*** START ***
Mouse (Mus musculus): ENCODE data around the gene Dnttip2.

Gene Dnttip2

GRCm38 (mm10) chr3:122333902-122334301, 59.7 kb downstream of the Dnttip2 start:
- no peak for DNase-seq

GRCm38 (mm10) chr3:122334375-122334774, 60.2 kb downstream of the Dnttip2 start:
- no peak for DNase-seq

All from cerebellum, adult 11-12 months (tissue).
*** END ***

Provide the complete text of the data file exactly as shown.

Mouse (Mus musculus): ENCODE data around the gene Dnttip2.

Gene Dnttip2

GRCm38 (mm10) chr3:122333902-122334301, 59.7 kb downstream of the Dnttip2 start:
- no peak for DNase-seq

GRCm38 (mm10) chr3:122334375-122334774, 60.2 kb downstream of the Dnttip2 start:
- no peak for DNase-seq

All from cerebellum, adult 11-12 months (tissue).